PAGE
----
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The Cure

The Cure: LA Weekly

"The ceremony created by Stephen Legawiec takes place in a church hall with no formal stage lighting. The audience, in two single rows on opposite sides, faces a center-stage folding table, holding the linen-wrapped body of a comatose girl (Zeidy Martinez). At a far end of the room, a fire glows in the fireplace, creating the perfect ambience for a ritual. After a minute or two of the girl’s English-speaking father (Michael Klock) clutching his daughter’s hand, a slim, bearded apothecary (Tim Ottman) arrives through the room’s double glass doors and examines the child, pressing his open palm and fingers on various points of her body. Soon he is joined by three gypsy-like women (Dawn Saito, Lyena Strelkoff, Naila Azad), who spread candles about the floor, harmonize in a beautiful liturgical chorale, or drum, or converse in some Slavic-sounding language; their gestures and teamwork are resolute; their task, urgent. We, like the father, are mute witnesses to a dangerous exorcism, a rising wave of movements and sounds that is hypnotically primal, sensual and supernatural. It’s like stepping off a plane into a foreign land and being privy to a private if enigmatic sacrament, where reason is an uninvited guest. The ceremony, like the language, is entirely invented so cultural or historical context is beside the point. This is among the most beautiful and pristine theatre pieces I can remember. Were he to see it, Jerzy Grotowski would seethe with envy."

- Steven Leigh Morris, © LA Weekly, October 16-22, 1998

The Cure: The Los Angeles Times

"The world of faith healers and religious rituals is far removed from most people’s lives, and in Stephen Legawiec’s intriguing one-hour drama "The Cure," the unintelligible, foreign-sounding language that dominates the dialogue builds another barrier. In less skillful hands, this might prove alienating, but here it enriches the mystical qualities of the presentation.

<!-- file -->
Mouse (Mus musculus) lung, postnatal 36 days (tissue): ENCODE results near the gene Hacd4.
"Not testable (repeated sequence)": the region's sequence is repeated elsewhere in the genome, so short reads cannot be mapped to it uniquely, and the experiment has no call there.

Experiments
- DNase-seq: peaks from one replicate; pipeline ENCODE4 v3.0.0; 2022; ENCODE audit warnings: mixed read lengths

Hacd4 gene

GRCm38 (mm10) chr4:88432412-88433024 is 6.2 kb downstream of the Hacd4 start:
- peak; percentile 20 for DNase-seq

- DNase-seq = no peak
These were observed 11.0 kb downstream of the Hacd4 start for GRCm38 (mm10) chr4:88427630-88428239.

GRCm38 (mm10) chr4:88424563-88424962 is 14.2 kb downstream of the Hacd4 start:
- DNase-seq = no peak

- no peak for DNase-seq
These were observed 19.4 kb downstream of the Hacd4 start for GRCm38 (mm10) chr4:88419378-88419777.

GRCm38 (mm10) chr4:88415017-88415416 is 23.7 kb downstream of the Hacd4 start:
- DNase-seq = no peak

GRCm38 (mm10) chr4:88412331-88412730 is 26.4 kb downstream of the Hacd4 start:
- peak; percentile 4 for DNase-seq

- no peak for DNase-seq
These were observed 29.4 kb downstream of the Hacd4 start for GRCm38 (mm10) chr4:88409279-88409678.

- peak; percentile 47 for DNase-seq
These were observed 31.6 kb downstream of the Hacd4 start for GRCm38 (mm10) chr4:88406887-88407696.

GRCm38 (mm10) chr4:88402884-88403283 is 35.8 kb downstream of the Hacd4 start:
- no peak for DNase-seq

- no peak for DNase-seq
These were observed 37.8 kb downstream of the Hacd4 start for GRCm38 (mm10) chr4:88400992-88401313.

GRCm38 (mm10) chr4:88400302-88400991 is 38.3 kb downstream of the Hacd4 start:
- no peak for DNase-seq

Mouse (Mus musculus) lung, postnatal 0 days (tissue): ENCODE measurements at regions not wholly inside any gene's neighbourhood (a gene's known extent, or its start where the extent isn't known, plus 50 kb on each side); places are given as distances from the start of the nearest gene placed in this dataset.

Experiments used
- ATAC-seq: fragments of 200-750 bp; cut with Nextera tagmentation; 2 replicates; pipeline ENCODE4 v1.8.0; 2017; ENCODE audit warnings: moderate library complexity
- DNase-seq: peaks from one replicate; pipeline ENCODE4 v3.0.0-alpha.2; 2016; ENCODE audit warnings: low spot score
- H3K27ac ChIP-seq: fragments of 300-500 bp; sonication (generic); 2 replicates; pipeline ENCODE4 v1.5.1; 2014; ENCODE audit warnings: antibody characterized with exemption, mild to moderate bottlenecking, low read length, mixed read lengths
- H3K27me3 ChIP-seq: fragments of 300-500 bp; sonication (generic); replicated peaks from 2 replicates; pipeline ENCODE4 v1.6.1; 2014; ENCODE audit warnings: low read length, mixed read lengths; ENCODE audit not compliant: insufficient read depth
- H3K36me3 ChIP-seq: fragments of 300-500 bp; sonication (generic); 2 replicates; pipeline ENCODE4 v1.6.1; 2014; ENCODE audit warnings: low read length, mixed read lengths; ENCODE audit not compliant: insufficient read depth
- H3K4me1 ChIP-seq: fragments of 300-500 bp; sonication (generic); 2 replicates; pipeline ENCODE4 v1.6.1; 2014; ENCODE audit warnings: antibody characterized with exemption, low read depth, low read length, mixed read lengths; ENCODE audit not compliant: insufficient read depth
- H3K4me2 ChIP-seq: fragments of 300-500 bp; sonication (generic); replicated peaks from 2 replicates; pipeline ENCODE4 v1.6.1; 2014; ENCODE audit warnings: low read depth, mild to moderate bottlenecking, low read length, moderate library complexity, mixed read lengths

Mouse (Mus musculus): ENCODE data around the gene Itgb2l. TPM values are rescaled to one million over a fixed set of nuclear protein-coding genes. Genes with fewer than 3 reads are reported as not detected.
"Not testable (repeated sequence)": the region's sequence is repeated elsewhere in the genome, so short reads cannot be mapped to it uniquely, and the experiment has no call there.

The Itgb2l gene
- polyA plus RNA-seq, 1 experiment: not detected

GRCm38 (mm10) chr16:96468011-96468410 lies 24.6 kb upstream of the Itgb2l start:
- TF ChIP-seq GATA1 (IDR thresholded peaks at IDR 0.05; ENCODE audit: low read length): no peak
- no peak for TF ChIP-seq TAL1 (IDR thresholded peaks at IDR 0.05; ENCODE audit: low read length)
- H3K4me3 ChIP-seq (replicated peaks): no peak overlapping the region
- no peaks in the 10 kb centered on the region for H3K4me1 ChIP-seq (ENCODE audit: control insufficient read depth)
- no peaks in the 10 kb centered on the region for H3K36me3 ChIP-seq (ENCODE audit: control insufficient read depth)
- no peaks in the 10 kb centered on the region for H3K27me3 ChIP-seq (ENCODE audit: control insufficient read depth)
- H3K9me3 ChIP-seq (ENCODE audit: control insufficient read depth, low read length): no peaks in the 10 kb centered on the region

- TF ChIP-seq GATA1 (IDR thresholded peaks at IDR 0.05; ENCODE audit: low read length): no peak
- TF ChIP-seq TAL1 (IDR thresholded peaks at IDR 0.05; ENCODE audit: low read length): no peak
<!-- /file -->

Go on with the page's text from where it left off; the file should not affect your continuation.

The (Ziggurat) Theatre has chosen a large meeting room at the Hollywood United Methdist Church for this performance and the ambience works well. The audience enters a large room to see a young girl (Zeidy Martinez) lying on a table at the center. Dressed in flowing white clothes and partly covered by a sheet, she’s apparently healthy, but a man, her father, (Michael Klock), mournfully embraces her, unable to waken his sleeping child.

Three people (Tim Ottman, Dawn Saito, Lyena Strelkoff) come in, assessing the situation, and wait for a fourth, the apparent leader, (Naila Azad). The father anxiously realizes that none speaks or understands any more English than "OK."

Once the lights are dimmed, the crackling fire in the hearth and the glow of a half a dozen lighted votive candles create an atmosphere of spiritual anticipation. The well-practiced quartet moves quickly and confidently. Almost dancing with a lyrical grace, they chant and sing.

The father watches with growing concern until the final tagic ending. Ottman, Saito, Strelkoff and Azad all convincingly express the total committed ardor of healing practitioners and the emotional and physical strain of the exorcism that takes place.

Under Legawiec’s direction, the beauty of the choreography and the clarity of the motives make this drama an absorbing experiment of sound, movement and feeling."

- Jana J. Monji, © Los Angeles Times, October 1, 1998

Ziggurat Theatre Ensemble
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